A $0 budget is a budget where every cent of your incomings are accounted for. This might sound strict, but it’s more flexible than you might imagine-- as you’ll soon see. The goal of a $0 budget is not to deprive you of funds, but to cause you to examine all of your expenditure and have full control over your finances.
If you’re curious and want to try a $0 budget for yourself, then here’s a step-by-step guide to make it work for you.
Tip: It’s best to use a spreadsheet to keep track of each area of spending; it keeps things nice and simple.
Step One: A Chronological List Of Outgoings
Go through your bank statements and compile a full list of all of your outgoings, as in the money you pay out by direct debit and on bills every month. At this point, you do not need to include expenditure like grocery bills-- focus on areas such as insurance, your rent/mortgage, car payments, utility bills, and so on and so forth. You should also include financial outgoings that are optional-but-preferable, such as investments and your savings.
When you have got the full list, place them in chronological order, and you’re ready to move onto the next stage.
Step Two: A Chronological List Of Income
Write down a full list of your income, in chronological order. This should include all income, including small amounts you might earn by filling surveys out online (for example). If it’s money that comes into the household, it goes on the list.
You then need to put this list in chronological order also. This should show you exactly how much money you need and when you need it.
Step Three: Compile A List Of Living Expenses
Now’s time to add in expenses such as:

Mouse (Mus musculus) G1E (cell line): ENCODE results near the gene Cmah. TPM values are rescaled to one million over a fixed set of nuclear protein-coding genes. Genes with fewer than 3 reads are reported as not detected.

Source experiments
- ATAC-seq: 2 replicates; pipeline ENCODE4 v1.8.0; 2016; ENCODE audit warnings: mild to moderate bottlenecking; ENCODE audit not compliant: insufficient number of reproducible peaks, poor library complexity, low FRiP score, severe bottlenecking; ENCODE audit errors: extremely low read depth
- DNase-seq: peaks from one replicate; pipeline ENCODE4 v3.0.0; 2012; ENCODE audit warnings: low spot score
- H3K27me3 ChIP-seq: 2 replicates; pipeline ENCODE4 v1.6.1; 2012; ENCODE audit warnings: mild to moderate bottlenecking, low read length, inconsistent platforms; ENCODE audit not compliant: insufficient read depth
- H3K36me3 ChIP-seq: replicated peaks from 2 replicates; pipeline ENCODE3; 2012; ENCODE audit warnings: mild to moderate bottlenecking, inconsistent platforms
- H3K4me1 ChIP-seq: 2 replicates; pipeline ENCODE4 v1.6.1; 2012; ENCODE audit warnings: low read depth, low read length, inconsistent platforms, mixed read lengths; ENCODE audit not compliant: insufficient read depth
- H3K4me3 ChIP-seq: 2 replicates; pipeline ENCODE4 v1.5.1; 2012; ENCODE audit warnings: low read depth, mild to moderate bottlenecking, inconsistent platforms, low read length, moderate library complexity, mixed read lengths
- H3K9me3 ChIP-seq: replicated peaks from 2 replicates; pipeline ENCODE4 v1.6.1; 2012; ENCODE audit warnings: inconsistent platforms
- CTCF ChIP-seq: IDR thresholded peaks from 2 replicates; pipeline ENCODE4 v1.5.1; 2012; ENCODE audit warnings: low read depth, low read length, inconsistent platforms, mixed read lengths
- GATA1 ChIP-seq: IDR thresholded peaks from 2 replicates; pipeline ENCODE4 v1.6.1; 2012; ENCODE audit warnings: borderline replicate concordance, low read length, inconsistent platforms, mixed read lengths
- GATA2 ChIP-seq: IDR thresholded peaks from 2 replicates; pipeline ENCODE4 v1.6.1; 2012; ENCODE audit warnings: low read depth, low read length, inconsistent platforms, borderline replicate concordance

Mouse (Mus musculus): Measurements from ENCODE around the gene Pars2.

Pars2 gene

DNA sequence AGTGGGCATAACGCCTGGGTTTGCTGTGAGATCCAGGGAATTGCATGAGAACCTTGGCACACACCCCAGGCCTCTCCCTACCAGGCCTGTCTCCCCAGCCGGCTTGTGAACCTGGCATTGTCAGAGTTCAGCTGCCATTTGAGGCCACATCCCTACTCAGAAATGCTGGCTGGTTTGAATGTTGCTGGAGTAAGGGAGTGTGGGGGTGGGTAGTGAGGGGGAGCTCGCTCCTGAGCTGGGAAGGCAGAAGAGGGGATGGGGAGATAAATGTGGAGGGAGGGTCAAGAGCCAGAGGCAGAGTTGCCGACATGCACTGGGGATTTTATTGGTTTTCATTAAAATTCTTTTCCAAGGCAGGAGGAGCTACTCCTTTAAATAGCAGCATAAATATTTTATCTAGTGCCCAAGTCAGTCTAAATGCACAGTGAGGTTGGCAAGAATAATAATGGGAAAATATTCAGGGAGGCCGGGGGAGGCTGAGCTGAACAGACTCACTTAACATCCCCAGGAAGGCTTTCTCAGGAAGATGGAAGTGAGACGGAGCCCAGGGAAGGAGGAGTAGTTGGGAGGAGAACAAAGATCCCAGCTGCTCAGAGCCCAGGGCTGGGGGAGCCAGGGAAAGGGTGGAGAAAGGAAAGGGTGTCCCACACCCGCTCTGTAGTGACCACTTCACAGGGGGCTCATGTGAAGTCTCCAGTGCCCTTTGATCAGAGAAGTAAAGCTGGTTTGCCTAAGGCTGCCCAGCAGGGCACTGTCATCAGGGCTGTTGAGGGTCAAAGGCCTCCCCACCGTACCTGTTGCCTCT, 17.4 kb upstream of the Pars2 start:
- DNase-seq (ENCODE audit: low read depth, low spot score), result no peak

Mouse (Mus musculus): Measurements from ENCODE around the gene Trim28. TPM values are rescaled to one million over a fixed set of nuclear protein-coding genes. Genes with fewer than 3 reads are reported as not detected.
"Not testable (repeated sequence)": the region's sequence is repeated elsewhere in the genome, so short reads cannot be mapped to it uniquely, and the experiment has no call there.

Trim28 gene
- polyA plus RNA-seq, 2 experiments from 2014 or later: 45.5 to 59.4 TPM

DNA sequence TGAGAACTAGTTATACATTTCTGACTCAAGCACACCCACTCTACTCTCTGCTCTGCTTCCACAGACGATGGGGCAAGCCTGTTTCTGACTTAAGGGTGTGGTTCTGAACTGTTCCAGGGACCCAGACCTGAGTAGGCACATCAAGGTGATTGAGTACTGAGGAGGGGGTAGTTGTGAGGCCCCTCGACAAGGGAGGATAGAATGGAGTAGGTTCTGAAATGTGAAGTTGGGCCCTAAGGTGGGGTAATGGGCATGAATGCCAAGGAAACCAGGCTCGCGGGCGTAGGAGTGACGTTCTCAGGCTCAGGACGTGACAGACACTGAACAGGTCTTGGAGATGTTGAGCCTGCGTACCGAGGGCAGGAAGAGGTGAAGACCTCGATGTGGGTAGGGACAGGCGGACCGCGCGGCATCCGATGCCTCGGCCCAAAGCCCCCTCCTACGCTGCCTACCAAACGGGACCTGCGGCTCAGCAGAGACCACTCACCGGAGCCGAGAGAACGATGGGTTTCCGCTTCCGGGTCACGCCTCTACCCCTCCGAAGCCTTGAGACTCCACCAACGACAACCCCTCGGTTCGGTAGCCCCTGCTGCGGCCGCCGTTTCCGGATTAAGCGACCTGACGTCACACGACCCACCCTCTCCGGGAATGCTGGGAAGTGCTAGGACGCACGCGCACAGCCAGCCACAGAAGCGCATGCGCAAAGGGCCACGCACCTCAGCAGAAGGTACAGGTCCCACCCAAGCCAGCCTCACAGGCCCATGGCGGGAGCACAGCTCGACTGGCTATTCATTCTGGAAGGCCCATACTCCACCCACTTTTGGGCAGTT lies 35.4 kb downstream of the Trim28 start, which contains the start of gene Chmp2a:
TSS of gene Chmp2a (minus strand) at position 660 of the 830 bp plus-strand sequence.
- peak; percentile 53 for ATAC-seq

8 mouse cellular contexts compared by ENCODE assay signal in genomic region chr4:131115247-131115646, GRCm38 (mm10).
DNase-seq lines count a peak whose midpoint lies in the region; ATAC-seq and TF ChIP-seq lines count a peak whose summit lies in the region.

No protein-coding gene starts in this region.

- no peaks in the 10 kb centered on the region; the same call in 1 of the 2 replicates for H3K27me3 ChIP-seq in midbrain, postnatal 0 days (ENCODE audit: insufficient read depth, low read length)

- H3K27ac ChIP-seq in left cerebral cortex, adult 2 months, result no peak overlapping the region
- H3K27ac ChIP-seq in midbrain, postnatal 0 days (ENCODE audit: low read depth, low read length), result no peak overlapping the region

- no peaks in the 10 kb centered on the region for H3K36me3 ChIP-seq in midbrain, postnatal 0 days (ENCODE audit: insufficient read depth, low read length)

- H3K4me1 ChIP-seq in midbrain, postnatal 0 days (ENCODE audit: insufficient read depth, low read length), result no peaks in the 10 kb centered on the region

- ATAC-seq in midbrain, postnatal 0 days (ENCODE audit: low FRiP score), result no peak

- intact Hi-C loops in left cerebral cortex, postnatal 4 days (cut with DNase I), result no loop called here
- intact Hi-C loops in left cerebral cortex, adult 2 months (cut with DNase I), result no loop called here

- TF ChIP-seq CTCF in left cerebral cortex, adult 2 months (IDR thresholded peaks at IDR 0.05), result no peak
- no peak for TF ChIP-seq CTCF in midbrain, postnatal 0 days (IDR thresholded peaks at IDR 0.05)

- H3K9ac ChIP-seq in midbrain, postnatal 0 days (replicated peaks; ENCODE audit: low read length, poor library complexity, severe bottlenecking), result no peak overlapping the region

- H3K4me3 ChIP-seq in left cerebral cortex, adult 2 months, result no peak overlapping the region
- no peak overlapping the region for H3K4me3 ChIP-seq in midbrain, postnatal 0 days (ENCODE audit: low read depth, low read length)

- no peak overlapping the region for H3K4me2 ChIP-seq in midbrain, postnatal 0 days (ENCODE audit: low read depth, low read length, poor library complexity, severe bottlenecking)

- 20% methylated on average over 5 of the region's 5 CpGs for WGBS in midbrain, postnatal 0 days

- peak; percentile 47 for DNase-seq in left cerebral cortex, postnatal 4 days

- Fuel for your car
- An entertainment budget for nights out or takeout meals.
- School supplies
Many people massively underestimate their outgoings when they first compile a full budget, so get real figures backed by your bank statements or you could find yourself having to obtain a Lawndale Loan to see you through the month.
Step Four: Assign Your Funds
You now begin assigning funds from your income to cover your outgoings. This should cover all of your bills first, then start adding in your living expenses. When you have done this, you should have a total of your incoming and outgoing money, as well as the dates on which payments will leave your account-- so you can always ensure there’s money there on time.
You will likely be left with money remaining after this stage, in no small part due to the underestimation problem as mentioned above. What you do have left goes into the…
Step Five: Create A Contingency Fund
Give yourself an amount as a contingency fund, to be dipped into only if needed. Don’t just put all of your remaining cash in the contingency fund, however; your contingency fund should be a fixed amount.
Step Six: Assign The Rest Of The Funds
If you have anything leftover, then ‘top up’ other areas you have set aside money for, ideally for areas such as savings or investments.
When all the money is assigned, you’re done: you have $0 money to spend for the month-- or at least, $0 to spend that hasn’t been assigned a particular purpose. This helps to ensure that you’re always tracking your expenditure and don’t just spend from loose, unassigned funds, and it can make a real difference to your household budget.